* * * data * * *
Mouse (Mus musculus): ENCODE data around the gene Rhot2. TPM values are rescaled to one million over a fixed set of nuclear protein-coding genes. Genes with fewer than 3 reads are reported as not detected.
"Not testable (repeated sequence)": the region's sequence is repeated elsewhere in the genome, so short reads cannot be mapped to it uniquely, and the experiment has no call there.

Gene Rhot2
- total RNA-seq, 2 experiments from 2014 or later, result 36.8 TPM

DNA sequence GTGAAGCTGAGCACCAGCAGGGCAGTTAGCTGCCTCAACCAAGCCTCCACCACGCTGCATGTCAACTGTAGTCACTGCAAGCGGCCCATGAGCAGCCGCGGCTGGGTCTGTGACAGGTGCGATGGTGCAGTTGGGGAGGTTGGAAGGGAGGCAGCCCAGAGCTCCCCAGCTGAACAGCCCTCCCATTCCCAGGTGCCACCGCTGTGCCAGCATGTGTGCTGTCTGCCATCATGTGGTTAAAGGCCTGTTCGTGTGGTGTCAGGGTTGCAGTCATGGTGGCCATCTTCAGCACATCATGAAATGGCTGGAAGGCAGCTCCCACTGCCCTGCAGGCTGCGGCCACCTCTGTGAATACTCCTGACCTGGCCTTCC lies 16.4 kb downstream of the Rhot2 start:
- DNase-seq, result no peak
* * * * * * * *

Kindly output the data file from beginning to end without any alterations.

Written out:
Mouse (Mus musculus): ENCODE data around the gene Rhot2. TPM values are rescaled to one million over a fixed set of nuclear protein-coding genes. Genes with fewer than 3 reads are reported as not detected.
"Not testable (repeated sequence)": the region's sequence is repeated elsewhere in the genome, so short reads cannot be mapped to it uniquely, and the experiment has no call there.

Gene Rhot2
- total RNA-seq, 2 experiments from 2014 or later, result 36.8 TPM

DNA sequence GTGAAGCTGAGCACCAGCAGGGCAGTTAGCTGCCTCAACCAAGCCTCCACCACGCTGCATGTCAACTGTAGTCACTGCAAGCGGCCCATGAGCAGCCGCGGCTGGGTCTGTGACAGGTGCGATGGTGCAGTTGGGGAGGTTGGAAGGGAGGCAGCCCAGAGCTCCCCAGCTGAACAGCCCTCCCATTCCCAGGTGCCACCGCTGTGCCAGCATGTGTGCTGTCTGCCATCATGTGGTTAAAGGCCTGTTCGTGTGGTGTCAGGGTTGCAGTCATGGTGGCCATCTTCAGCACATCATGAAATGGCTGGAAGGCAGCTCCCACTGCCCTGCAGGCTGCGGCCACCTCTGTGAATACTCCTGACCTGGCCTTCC lies 16.4 kb downstream of the Rhot2 start:
- DNase-seq, result no peak